provides locks for algorithms, ParTition
provides locks for instances of data structures. Programs that have many instances of independent data structures (an example of what many would consider an EmbarrassinglyParallel
program) can achieve arbitrarily large SpeedUp
with relatively small DevMaintCost
However, many algorithms require some rework to cause their data structures to be more independent of each other. Attempts to ParTition
such algorithms can result in exorbidant DevMaintCost
for unimpressive SpeedUp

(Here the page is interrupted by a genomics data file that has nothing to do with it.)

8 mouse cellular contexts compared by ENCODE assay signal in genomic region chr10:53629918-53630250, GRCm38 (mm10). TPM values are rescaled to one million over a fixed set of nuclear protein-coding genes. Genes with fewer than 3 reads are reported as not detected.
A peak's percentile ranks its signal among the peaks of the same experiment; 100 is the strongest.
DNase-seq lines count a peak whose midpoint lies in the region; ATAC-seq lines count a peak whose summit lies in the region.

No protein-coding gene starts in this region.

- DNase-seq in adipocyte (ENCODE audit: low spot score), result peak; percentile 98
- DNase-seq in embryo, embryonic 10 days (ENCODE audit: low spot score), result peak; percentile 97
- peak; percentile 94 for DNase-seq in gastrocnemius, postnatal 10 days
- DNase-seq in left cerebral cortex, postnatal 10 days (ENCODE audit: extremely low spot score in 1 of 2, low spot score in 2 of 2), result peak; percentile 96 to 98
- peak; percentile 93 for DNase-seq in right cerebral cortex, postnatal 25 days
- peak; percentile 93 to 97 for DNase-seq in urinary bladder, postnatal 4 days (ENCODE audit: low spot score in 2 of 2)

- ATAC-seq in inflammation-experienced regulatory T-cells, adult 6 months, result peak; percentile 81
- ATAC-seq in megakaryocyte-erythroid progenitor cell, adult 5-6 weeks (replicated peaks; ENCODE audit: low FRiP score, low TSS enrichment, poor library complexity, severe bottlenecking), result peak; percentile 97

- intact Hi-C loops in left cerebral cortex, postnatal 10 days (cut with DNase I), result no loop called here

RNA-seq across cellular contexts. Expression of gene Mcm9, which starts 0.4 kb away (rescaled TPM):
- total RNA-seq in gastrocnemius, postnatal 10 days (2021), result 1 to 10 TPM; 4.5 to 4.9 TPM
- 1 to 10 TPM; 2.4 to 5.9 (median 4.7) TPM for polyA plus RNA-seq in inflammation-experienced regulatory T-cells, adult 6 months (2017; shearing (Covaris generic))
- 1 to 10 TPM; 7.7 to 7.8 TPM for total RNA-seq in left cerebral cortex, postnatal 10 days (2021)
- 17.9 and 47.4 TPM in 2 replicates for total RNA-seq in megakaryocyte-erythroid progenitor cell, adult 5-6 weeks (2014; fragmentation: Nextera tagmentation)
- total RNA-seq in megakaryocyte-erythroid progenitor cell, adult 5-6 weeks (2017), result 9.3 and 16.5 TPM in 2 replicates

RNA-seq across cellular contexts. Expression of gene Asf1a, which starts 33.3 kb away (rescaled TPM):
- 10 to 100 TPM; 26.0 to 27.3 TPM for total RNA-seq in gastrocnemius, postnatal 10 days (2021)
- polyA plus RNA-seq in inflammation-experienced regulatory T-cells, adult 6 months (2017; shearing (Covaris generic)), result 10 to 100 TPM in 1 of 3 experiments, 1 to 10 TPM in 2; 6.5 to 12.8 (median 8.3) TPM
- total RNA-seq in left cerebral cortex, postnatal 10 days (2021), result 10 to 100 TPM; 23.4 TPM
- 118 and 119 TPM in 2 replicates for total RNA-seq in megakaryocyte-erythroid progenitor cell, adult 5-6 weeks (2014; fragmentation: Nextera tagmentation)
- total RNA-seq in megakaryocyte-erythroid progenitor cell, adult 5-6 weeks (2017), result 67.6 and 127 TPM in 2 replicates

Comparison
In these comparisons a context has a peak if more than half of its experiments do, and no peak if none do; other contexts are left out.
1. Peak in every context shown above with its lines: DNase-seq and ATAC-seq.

A special case of ParTition
that avoids CriticalSection
altogether is DataOwnership
The following papers describe partitioned algorithms:
``Efficient Kernel Memory Allocation on Shared-Memory Multiprocessors'', Paul E. Mc
Kenney and Jack Slingwine, Winter'93 USENIX.
``Efficient Demultiplexing of Incoming TCP Packets'', Paul E. Mc
Kenney and Ken Dove, Spring 1992 Computing Systems and SIGCOMM'92.
``Efficient Buffer Allocation on Shared-Memory Multiprocessors'', Paul E. Mc
Kenney and Gary Graunke, IEEE HPCS'92.